Freethought holds that individuals should not accept ideas proposed as truth without recourse to knowledge and reason. Thus, freethinkers strive to build their opinions on the basis of facts, scientific inquiry, and logical principles, independent of any logical fallacies or the intellectually limiting effects of authority, confirmation bias, cognitive bias, conventional wisdom, popular culture, prejudice, sectarianism, tradition, urban legend, and all other dogmas. 

I can embrace that. Other co-occurring disorders with ODD are anarchism (he says tongue in cheek — at least until DSM-VI) and atheism. I definitely am of the anarchistic bent (having concluded from my time involved with Occupy that democracy and capitalism are mutually exclusive), and am most definitely irreligious. So I guess that really puts me in “Opposite World” according to some. 

Freethinking is a field unto itself, and is fraught with controversy, from those who want to credit some of our country’s founding fathers with utilizing it (Thomas Paine, i.e.), to those who want to argue religion and science. I find it fulfilling though, to consider myself — and many of the people who blog and comment on posts like this — a nonconformist and a free (though occasionally sloppy) thinker.

And for those who might want to hear a podcast (included on The Mind Unleashed article) about the controversy between psychiatry and nonconformity/freethinking, I’ve included it below the fold. Continue Reading »

By JC

Just a few headlines from around the internet recently. With stories like this, who gives a f*ck what Barack Obama has to say. Open thread.

Richest are getting richer: 1% will own more than all the rest — by next year (Oxfam International)

If current trends continue, the richest one percent of people on our planet will own more global wealth than the remaining world population in 2016. Such extreme inequality will not only stall the fight against poverty, but could also stymie economic growth.

The US Military’s Stunning Conspiracy Theory Emerges From The Archives: “ISIS Leader Does Not Exist” (ZeroHedge)

Having noted that voter angst has been riled, propagandized, and fear-mongered to the point at which the most pressing priority for Congress is to ‘fix’ terrorism, it is perhaps not entirely surprising that we discover – deep down in the archives – that giving the public someone to ‘hate’ as opposed to something may have been an entire fiction. As The New York Times exposed in 2007Abdullah Rashid al-Baghdadi, the titular head of the Islamic State, according to Brigadier General Kevin Bergner – the chief American military spokesman at the time – never existed (and was actually a fictional character whose audio-taped declarations were provided by an elderly actor named Abu Adullah al-Naima).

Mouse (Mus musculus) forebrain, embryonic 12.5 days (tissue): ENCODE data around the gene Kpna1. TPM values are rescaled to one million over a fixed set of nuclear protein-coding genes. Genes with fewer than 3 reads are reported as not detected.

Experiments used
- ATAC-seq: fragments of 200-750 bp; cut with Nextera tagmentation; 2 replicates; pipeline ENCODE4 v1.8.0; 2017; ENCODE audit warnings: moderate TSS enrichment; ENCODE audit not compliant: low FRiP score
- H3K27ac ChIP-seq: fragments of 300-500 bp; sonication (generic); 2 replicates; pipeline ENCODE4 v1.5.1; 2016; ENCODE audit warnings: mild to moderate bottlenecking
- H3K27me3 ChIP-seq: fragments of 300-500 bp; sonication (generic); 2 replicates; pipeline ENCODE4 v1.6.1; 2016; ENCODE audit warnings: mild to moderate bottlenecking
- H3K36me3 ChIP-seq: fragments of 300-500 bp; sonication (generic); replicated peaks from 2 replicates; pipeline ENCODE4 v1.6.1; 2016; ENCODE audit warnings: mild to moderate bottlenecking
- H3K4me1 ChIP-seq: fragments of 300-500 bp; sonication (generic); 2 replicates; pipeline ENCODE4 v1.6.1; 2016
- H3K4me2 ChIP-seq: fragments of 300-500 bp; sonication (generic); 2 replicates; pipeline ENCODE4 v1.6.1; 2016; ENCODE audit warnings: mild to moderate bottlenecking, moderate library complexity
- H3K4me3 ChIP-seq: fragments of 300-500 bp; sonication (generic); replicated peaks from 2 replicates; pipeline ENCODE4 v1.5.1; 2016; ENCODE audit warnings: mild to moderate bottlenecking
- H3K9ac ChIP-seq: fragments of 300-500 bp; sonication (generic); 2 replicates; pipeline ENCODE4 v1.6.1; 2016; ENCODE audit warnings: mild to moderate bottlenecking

Peculiarities of Russian National Character (ClubOrlov)

Recent events, such as the overthrow of the government in Ukraine, the secession of Crimea and its decision to join the Russian Federation, the subsequent military campaign against civilians in Eastern Ukraine, western sanctions against Russia, and, most recently, the attack on the ruble, have caused a certain phase transition to occur within Russian society, which, I believe, is very poorly, if at all, understood in the west. This lack of understanding puts Europe at a significant disadvantage in being able to negotiate an end to this crisis.

Whereas prior to these events the Russians were rather content to consider themselves “just another European country,” they have now remembered that they are a distinct civilization, with different civilizational roots (Byzantium rather than Rome)—one that has been subject to concerted western efforts to destroy it once or twice a century, be it by Sweden, Poland, France, Germany, or some combination of the above. This has conditioned the Russian character in a specific set of ways which, if not adequately understood, is likely to lead to disaster for Europe and the world.

How Propaganda Conquers Democracy (ConsortiumNews)

Do we live in a country where citizens are critically informed on the issues of the day by media that operate independently of the government? Or do our political leaders deliberately plant a false view of events and issues in the mind of the public that complicit media then broadcast and amplify to generate public consent for government policy?